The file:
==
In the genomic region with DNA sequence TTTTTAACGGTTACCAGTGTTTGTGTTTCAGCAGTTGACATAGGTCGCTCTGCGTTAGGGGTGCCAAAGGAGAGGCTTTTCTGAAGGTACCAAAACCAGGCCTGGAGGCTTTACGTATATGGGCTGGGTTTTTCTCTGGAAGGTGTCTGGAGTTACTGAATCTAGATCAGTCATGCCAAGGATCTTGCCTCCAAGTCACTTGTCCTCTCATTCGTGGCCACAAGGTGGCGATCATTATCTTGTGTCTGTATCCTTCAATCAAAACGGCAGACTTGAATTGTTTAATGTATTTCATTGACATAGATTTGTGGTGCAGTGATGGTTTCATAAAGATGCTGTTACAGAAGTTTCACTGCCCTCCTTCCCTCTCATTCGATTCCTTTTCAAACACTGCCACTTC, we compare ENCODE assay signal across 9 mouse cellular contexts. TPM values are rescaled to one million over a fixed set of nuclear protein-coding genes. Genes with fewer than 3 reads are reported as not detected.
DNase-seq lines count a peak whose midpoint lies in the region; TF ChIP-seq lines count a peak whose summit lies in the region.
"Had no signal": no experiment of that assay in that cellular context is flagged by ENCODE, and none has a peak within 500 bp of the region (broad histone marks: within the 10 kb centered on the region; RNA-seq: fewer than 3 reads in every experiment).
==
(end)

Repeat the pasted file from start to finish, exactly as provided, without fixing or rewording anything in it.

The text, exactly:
In the genomic region with DNA sequence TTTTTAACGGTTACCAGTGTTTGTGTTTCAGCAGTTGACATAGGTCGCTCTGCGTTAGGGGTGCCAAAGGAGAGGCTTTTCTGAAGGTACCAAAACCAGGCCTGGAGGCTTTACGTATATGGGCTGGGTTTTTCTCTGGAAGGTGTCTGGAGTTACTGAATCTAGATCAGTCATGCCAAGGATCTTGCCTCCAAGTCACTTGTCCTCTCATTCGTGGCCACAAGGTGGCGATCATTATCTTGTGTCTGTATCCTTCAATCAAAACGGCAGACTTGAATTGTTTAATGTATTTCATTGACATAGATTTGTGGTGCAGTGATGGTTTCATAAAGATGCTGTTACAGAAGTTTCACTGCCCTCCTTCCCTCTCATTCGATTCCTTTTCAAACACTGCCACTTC, we compare ENCODE assay signal across 9 mouse cellular contexts. TPM values are rescaled to one million over a fixed set of nuclear protein-coding genes. Genes with fewer than 3 reads are reported as not detected.
DNase-seq lines count a peak whose midpoint lies in the region; TF ChIP-seq lines count a peak whose summit lies in the region.
"Had no signal": no experiment of that assay in that cellular context is flagged by ENCODE, and none has a peak within 500 bp of the region (broad histone marks: within the 10 kb centered on the region; RNA-seq: fewer than 3 reads in every experiment).